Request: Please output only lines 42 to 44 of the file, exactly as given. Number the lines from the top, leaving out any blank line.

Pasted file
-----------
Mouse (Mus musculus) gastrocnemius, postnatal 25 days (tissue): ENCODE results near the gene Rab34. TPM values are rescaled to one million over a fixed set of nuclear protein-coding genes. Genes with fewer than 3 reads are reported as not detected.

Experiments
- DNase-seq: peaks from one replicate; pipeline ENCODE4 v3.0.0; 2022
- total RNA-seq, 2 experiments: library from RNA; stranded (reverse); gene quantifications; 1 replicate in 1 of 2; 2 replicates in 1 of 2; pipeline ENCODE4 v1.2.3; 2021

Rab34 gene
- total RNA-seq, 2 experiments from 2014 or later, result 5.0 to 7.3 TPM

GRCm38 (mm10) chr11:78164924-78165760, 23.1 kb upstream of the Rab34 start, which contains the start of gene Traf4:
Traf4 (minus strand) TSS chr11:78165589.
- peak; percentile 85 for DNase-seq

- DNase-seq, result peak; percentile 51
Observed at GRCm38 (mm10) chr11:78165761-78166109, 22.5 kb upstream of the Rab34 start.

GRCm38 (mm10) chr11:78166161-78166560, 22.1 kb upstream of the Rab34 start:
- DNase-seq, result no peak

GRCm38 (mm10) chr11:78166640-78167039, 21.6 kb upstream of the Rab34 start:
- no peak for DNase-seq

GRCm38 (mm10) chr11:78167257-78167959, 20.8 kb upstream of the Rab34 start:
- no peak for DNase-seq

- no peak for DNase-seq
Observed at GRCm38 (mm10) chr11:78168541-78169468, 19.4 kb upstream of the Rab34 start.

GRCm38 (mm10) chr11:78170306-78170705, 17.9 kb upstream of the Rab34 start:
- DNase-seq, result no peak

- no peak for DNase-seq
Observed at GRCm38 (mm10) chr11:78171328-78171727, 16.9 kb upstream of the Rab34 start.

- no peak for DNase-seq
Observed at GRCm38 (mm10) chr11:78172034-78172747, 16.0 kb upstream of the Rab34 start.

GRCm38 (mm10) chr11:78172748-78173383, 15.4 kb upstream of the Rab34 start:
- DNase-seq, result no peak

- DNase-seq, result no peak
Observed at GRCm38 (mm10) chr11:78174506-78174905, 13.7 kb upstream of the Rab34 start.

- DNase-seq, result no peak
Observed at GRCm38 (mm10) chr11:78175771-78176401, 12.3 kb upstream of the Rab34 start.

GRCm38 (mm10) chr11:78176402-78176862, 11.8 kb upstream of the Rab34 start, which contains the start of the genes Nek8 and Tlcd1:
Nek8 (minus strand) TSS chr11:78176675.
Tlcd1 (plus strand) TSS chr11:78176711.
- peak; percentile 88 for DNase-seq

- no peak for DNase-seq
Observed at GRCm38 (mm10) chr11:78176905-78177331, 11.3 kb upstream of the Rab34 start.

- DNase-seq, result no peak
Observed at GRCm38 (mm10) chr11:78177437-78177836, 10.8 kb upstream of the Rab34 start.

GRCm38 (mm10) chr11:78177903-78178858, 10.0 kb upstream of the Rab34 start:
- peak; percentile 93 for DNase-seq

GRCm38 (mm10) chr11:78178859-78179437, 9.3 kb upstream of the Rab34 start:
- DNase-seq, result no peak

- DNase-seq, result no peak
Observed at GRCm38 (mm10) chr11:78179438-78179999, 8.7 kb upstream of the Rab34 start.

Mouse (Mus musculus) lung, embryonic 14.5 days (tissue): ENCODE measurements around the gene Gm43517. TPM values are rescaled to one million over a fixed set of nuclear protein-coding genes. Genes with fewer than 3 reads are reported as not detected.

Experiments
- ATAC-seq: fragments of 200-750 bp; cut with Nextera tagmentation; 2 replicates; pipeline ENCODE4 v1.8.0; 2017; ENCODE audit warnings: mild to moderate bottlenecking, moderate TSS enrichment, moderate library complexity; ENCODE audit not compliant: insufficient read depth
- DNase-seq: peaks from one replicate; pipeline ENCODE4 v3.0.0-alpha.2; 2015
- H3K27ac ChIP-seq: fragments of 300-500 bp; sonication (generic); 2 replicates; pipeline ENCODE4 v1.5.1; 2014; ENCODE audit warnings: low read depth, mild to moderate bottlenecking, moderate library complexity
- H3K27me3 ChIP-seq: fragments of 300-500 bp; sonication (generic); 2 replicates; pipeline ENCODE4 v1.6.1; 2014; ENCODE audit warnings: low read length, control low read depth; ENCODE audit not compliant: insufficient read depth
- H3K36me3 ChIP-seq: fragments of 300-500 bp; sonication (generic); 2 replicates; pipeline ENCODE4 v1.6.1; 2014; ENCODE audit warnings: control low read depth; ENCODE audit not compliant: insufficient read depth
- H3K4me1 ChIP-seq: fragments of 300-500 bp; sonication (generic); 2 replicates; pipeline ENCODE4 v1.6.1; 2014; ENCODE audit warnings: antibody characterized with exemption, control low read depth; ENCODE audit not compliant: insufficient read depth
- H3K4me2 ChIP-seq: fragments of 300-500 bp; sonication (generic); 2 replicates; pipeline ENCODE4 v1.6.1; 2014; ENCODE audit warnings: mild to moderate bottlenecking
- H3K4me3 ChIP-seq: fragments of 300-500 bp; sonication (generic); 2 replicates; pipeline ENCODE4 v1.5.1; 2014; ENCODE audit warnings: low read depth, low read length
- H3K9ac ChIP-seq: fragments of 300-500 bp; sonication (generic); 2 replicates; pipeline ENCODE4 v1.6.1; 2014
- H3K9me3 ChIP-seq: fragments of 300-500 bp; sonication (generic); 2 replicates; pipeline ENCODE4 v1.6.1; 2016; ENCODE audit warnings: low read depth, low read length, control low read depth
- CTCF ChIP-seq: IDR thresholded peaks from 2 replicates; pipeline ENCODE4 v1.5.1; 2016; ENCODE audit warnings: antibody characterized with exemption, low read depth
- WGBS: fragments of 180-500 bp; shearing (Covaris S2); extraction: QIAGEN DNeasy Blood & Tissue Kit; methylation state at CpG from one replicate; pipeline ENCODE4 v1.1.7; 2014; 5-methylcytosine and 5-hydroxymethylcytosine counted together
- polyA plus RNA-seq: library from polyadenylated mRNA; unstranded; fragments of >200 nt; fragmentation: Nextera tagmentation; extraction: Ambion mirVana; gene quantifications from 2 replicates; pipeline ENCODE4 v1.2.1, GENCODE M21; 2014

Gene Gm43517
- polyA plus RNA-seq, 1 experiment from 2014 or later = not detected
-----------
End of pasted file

GRCm38 (mm10) chr11:78178859-78179437, 9.3 kb upstream of the Rab34 start:
- DNase-seq, result no peak

- DNase-seq, result no peak